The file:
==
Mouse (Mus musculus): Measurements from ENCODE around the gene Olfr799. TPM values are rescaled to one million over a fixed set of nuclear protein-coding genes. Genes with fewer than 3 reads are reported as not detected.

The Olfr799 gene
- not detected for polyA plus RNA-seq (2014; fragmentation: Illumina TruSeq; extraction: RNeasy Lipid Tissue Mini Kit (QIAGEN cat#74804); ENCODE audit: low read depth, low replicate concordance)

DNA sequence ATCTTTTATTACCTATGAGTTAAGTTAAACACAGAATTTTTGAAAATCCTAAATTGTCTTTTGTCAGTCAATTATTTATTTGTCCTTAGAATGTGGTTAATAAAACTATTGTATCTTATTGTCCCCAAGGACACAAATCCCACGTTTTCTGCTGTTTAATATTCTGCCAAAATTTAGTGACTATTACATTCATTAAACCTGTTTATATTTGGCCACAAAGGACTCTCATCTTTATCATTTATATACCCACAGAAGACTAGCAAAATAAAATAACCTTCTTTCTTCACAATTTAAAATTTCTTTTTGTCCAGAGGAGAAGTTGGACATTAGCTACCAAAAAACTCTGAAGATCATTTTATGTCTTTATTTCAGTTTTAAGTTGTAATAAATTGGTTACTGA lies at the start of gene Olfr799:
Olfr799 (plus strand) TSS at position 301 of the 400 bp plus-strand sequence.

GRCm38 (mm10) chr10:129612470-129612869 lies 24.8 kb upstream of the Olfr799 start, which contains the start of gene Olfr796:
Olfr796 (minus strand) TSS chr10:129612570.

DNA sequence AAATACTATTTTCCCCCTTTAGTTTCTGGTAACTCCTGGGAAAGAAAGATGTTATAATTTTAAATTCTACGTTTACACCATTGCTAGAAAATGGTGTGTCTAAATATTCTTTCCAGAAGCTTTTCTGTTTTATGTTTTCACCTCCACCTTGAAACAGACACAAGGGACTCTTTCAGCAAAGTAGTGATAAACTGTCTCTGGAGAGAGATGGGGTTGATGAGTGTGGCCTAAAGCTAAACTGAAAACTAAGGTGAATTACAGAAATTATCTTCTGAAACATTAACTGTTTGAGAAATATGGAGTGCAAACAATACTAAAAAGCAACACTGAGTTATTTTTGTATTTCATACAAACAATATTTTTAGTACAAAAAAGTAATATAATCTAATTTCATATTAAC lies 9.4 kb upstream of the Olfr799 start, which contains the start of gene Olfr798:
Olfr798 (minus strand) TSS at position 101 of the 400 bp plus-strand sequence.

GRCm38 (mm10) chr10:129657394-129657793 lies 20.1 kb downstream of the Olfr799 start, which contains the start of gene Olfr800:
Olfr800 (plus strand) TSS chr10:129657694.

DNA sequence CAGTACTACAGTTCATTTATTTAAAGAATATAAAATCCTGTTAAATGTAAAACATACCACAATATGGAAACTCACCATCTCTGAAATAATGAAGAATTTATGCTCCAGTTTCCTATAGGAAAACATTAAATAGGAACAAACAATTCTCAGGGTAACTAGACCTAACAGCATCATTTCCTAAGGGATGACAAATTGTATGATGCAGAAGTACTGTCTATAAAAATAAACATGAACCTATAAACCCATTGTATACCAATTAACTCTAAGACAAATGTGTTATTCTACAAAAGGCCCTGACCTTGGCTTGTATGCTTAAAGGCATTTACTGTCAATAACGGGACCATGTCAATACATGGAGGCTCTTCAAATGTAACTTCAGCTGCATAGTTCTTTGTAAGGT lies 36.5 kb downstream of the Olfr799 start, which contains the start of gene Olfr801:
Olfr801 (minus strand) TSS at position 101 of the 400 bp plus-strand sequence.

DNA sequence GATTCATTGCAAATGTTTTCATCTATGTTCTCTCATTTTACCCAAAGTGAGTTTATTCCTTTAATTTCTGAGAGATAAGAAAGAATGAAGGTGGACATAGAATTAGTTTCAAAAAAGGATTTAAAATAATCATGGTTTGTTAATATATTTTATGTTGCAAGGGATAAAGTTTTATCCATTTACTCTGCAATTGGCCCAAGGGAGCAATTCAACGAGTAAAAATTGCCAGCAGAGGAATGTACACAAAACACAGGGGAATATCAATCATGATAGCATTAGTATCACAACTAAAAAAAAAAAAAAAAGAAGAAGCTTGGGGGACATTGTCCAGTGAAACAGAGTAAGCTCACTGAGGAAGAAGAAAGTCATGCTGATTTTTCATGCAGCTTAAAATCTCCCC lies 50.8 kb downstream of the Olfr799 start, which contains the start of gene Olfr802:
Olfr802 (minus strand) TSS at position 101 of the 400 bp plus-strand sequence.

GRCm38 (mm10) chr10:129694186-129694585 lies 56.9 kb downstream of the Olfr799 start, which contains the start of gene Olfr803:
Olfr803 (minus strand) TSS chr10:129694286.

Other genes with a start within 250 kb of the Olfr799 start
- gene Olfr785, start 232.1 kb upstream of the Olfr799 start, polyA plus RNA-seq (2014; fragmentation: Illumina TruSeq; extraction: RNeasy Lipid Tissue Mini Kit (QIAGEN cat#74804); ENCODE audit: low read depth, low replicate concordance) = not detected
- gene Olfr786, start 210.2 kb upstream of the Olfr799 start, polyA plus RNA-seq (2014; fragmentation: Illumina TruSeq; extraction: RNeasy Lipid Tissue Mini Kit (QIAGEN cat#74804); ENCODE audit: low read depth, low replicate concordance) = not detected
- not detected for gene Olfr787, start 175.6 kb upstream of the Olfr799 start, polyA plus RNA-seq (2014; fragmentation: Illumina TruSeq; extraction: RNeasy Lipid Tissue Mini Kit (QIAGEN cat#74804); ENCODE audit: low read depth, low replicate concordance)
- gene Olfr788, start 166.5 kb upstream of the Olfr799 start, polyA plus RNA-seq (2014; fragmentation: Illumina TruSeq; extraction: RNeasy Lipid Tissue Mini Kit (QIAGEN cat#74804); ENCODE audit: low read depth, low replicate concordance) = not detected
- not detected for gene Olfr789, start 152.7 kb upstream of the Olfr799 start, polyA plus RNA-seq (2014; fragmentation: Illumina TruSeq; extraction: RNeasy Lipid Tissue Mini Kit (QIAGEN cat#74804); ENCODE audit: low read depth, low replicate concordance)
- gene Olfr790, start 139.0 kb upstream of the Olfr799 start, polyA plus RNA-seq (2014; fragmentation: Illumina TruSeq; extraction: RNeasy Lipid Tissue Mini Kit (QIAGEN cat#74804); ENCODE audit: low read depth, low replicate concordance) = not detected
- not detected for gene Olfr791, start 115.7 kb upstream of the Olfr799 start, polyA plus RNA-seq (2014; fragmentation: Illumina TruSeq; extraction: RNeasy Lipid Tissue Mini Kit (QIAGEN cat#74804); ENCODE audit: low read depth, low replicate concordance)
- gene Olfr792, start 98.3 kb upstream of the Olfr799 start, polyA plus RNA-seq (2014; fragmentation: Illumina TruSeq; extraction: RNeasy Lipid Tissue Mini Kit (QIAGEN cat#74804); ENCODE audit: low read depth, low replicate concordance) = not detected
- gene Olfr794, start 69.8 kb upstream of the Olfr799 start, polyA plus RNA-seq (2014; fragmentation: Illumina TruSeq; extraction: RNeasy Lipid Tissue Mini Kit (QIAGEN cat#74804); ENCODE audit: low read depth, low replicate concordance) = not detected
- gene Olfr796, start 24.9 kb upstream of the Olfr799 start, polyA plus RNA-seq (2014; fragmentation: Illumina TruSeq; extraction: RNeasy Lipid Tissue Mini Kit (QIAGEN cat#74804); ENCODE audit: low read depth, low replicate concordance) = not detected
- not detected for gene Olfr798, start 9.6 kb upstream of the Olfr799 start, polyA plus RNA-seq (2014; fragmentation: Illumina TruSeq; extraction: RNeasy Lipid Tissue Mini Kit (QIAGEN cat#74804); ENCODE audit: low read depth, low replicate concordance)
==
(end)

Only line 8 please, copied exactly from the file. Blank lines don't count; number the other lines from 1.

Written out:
DNA sequence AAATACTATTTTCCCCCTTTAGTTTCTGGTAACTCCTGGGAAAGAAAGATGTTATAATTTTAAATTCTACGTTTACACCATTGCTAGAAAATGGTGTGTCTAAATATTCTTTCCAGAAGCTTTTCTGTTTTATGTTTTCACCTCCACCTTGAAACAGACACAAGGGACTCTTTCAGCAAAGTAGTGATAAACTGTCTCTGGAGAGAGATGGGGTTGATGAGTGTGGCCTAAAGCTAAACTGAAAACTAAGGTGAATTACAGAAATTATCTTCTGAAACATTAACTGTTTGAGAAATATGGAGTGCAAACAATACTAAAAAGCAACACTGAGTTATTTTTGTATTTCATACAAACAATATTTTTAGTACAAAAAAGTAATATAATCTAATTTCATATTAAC lies 9.4 kb upstream of the Olfr799 start, which contains the start of gene Olfr798: